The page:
Busyness

The last month of the year is upon us and it will be good to see this year from a rearview mirror. As we navigate through December, most of us face cooler weather, holidays, food indulgence, and celebrations (most likely scaled down due to the pandemic). Regardless, it is a month of busyness– perhaps the busiest of the year. Trainers can come to the rescue by helping clients handle the hullabaloo without sacrificing exercise goals.

Training Adjustments

It can be tempting for clients to cut out training sessions during such a hectic month. Rather than having them put exercise on hold, try making a few adjustments.

• Shorter sessions – you can get a great workout in under 30 minutes
• Go virtual – virtual training eliminates travel time
• Fewer sessions – cutting back on the number of sessions during the month

Quick Exercises

A busy schedule may not allow for trips to the gym in between training sessions. Incorporating daily exercise goals that do not take much time can be just the ticket to stay on track. Clients might celebrate 12 days of Christmas, 9 days of Hanukkah, 7 days of Kwanzaa, or 31 days counting down to the end of this bizarre year of 2020. You can use that number as a guide.

For example, have a client choose 12 days to add suggested exercises to their schedule, like planking 12 different days or jumping rope 7 days. Setting reachable goals instills commitment in between training sessions.

Doing quick movements or exercises that are short in duration can be helpful on the busiest days. At the end of the month, the client can look back realizing even if they did not make it to the gym, they got in “X” number of burpees, hill sprints, etc.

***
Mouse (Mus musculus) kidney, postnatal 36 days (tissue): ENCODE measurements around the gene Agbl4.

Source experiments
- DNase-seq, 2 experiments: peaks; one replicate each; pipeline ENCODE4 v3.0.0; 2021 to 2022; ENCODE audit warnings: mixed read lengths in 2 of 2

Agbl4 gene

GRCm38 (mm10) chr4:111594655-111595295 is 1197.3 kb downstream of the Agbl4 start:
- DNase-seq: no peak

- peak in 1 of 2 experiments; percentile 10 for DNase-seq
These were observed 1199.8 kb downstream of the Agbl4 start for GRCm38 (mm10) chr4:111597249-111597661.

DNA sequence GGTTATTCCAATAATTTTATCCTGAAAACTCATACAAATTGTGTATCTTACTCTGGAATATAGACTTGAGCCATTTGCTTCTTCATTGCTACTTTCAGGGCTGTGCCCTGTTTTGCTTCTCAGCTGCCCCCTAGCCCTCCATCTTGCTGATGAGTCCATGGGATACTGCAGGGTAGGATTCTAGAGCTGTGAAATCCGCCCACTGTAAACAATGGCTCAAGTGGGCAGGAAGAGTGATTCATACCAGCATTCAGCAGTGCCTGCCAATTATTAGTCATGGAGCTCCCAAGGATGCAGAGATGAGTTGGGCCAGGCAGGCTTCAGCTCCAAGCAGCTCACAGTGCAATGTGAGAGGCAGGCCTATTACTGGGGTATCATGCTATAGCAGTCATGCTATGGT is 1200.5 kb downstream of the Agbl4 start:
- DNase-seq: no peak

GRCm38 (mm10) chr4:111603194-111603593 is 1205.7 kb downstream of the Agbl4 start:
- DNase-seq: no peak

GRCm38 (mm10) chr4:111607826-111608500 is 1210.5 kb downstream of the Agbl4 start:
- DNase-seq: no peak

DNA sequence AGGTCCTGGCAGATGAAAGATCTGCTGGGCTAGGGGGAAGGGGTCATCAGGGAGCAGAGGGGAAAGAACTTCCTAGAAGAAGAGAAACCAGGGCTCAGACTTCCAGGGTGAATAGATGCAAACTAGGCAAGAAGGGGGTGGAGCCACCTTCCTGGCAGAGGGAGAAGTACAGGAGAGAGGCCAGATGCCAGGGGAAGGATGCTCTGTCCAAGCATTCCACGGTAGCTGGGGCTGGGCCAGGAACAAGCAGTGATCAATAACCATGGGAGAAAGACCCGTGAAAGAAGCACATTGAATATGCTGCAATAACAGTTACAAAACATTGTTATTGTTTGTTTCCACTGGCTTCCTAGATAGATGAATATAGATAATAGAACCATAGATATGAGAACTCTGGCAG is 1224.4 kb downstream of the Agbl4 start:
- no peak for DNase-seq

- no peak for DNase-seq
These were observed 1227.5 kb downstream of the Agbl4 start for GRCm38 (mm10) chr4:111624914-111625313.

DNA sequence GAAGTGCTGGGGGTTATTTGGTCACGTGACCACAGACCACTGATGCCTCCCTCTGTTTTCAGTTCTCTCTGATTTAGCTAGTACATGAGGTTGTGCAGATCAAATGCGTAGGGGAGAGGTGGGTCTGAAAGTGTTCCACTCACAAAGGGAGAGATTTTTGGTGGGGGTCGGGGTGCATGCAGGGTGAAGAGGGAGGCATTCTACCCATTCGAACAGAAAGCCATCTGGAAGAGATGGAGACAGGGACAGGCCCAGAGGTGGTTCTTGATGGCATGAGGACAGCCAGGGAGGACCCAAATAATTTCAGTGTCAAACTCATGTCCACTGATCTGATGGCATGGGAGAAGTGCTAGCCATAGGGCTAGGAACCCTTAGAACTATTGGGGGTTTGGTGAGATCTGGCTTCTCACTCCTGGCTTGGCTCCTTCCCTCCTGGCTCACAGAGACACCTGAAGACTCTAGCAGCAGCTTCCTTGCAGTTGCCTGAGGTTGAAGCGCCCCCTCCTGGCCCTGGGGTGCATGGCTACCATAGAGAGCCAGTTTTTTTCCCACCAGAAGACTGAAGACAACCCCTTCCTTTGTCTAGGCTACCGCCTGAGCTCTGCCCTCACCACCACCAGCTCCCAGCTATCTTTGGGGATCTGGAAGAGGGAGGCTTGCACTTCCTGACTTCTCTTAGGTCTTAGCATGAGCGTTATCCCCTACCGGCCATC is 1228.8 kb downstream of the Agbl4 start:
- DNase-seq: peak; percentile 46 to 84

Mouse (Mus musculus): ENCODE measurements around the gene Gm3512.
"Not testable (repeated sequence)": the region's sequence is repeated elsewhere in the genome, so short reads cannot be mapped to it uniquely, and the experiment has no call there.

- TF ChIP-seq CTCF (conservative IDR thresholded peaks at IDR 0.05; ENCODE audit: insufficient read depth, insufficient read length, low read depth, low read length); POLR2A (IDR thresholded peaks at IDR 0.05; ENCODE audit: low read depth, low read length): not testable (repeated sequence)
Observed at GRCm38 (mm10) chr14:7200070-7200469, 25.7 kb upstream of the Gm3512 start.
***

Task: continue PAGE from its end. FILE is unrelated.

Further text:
Trainers can be certain to show technique and proper form ahead of time, while making suggestions as to how long to hold a pose or how many sets and reps should be done for an exercise.

Functional Training

 

Here are a few to try that do not require much, if any, equipment:

jumping rope
• planks (forearm, straight arm or a combination)
• holding a wall-sit
• burpees
• hill sprints (weather-permitting)
• push-ups in any form (regular, knee, incline, wall, close or wide grip)
• walk-outs
• jumping jacks
squats
• crunches (combination of regular, sit-up, and reverse)

Or fill in the blank! If clients prefer certain exercises, they are more likely to do them.

Reducing Stress During the Busyness

Experts and fitness pros find that exercise in general helps reduce stress. Keeping up with exercise during the busiest times is a great stress reducer. Get the endorphins ramped up and the whole vibe changes.

Plus, focusing on the workout has meditative benefits. For many of us, just getting in the zone is meditation. Remind clients to put exercise as a priority in spite of, and especially because of, busy and stressful schedules.

Certain types of exercise, including yoga and tai chi, are said to have anti-stress benefits. Time may not allow for taking a class, but there are still ideas to consider including:

• legs up the wall (Viparita Karani yoga pose)
• walks (especially outside, ideally in nature)
• boxing (punch out frustrations)
• water-related activities (swimming, kayaking, water aerobics, paddleboarding)
meditation

That’s a wrap for 2020 (Thank goodness)! Keeping a fitness focus during a pandemic brought challenges, but we did it. And now we conclude the busy month of December in the driver’s seat ready for what’s ahead.

The calendar flips to January – a month full of intentions, resolutions, and the welcome of a new year. Stay tuned!

Resistance Training Continuing Education


References:

https://www.self.com/gallery/types-of-push-ups
https://blog.myfitnesspal.com/11-lunge-variations-to-level-up-your-leg-workout/
https://www.mayoclinic.org/healthy-lifestyle/stress-management/in-depth/exercise-and-stress/art-20044469#:~:text=Almost%20any%20form%20of%20exercise,%2C%20gardening%2C%20weightlifting%20and%20swimming.
https://www.doyou.com/6-benefits-of-legs-up-the-wall-pose-48440/
https://health.usnews.com/health-care/patient-advice/articles/best-exercises-to-ease-stress-and-anxiety
https://www.health.harvard.edu/staying-healthy/exercising-to-relax